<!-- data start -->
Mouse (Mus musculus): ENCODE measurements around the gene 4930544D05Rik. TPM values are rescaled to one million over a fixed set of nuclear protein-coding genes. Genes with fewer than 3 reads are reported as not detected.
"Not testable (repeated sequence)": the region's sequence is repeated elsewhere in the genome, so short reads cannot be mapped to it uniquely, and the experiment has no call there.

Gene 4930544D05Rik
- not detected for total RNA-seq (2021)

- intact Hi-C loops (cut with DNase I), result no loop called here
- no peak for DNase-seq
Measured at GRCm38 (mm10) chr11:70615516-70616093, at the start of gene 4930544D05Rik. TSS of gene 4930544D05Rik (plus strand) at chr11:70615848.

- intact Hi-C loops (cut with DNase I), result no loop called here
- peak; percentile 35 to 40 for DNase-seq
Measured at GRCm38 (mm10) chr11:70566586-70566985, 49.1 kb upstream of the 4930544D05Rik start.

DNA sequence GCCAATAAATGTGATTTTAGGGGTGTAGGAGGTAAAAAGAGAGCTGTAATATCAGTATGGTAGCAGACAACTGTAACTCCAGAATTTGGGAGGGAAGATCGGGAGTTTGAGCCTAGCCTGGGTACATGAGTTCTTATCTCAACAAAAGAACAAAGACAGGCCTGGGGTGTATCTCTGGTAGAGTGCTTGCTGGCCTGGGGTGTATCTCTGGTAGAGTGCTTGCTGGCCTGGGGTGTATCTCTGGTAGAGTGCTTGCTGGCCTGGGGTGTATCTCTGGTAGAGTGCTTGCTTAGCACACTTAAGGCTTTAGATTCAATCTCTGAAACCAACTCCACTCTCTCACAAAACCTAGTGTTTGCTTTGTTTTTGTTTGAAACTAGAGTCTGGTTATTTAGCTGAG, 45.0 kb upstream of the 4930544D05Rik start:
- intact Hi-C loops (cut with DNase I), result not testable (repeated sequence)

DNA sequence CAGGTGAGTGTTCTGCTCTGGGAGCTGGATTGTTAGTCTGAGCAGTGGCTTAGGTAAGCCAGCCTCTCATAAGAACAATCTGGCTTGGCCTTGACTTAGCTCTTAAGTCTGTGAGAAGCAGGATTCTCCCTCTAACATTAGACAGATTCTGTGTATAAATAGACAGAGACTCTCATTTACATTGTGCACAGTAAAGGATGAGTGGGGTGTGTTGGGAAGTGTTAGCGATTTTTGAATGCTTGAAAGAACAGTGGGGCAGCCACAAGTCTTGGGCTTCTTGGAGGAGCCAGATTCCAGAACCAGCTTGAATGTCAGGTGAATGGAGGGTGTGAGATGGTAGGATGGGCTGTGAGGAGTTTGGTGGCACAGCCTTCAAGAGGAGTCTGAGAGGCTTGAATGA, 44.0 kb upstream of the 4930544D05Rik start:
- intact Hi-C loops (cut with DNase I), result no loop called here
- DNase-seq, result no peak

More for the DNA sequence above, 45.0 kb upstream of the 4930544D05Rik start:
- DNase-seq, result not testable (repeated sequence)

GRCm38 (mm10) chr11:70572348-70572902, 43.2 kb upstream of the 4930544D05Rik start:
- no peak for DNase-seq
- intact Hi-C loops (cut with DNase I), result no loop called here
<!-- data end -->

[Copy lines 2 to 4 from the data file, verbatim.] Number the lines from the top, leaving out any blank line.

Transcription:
"Not testable (repeated sequence)": the region's sequence is repeated elsewhere in the genome, so short reads cannot be mapped to it uniquely, and the experiment has no call there.

Gene 4930544D05Rik
- not detected for total RNA-seq (2021)